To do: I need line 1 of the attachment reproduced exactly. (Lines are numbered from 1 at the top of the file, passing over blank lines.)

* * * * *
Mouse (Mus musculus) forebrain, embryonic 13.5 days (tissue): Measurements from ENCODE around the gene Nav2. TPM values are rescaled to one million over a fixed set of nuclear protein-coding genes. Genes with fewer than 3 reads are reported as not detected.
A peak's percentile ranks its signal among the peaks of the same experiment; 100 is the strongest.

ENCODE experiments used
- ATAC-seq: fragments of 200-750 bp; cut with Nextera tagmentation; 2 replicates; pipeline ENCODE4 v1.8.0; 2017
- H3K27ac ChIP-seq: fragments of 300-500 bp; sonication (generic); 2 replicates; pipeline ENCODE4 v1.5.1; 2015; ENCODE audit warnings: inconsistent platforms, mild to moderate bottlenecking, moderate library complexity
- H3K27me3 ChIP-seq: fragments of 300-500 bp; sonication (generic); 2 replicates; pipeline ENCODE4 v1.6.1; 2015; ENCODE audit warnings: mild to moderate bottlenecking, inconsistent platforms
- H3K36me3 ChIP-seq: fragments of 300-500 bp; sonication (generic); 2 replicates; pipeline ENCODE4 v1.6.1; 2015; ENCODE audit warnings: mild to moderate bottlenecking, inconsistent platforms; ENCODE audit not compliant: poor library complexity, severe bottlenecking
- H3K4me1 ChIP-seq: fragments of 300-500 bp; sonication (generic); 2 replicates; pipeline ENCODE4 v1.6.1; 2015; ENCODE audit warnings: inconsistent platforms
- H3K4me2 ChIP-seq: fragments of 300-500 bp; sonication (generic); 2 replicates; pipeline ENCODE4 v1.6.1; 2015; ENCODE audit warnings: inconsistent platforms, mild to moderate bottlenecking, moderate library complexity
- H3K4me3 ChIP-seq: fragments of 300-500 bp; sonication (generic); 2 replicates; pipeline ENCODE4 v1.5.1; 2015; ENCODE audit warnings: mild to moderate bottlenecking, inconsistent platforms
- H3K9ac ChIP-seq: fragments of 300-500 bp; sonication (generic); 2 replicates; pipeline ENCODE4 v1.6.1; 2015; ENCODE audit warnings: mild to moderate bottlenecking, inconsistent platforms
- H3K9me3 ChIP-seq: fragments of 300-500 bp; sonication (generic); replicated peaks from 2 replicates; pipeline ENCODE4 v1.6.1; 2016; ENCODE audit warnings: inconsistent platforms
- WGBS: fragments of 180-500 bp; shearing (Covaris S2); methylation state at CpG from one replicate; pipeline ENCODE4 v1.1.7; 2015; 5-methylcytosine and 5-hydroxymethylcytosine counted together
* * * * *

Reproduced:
Mouse (Mus musculus) forebrain, embryonic 13.5 days (tissue): Measurements from ENCODE around the gene Nav2. TPM values are rescaled to one million over a fixed set of nuclear protein-coding genes. Genes with fewer than 3 reads are reported as not detected.